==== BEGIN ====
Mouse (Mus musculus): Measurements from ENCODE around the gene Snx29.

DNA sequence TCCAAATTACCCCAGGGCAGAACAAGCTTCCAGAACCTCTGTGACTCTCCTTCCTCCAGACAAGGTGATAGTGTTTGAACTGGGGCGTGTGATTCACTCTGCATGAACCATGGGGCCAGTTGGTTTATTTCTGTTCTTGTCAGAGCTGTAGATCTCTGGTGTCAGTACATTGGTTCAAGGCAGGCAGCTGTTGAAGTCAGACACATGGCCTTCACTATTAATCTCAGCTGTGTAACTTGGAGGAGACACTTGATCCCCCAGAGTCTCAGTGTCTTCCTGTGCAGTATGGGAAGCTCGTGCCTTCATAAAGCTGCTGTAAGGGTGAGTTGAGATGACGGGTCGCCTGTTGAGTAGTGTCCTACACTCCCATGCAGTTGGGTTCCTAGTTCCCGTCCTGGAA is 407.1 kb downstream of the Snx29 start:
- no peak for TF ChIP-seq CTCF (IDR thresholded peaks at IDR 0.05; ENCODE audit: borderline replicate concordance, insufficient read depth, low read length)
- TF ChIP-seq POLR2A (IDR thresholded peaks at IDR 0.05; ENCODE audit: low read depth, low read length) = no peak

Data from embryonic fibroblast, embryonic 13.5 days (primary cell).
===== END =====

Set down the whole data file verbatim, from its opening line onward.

Mouse (Mus musculus): Measurements from ENCODE around the gene Snx29.

DNA sequence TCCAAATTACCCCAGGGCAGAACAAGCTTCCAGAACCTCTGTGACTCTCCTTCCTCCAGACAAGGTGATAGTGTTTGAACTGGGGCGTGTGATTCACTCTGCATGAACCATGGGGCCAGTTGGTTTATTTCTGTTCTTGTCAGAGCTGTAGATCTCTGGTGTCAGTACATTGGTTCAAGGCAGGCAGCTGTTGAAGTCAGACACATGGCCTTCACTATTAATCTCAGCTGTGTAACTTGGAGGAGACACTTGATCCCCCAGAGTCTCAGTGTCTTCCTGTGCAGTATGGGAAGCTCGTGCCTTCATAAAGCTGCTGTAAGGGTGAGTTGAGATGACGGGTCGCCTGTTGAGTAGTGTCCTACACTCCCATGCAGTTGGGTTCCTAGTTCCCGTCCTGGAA is 407.1 kb downstream of the Snx29 start:
- no peak for TF ChIP-seq CTCF (IDR thresholded peaks at IDR 0.05; ENCODE audit: borderline replicate concordance, insufficient read depth, low read length)
- TF ChIP-seq POLR2A (IDR thresholded peaks at IDR 0.05; ENCODE audit: low read depth, low read length) = no peak

Data from embryonic fibroblast, embryonic 13.5 days (primary cell).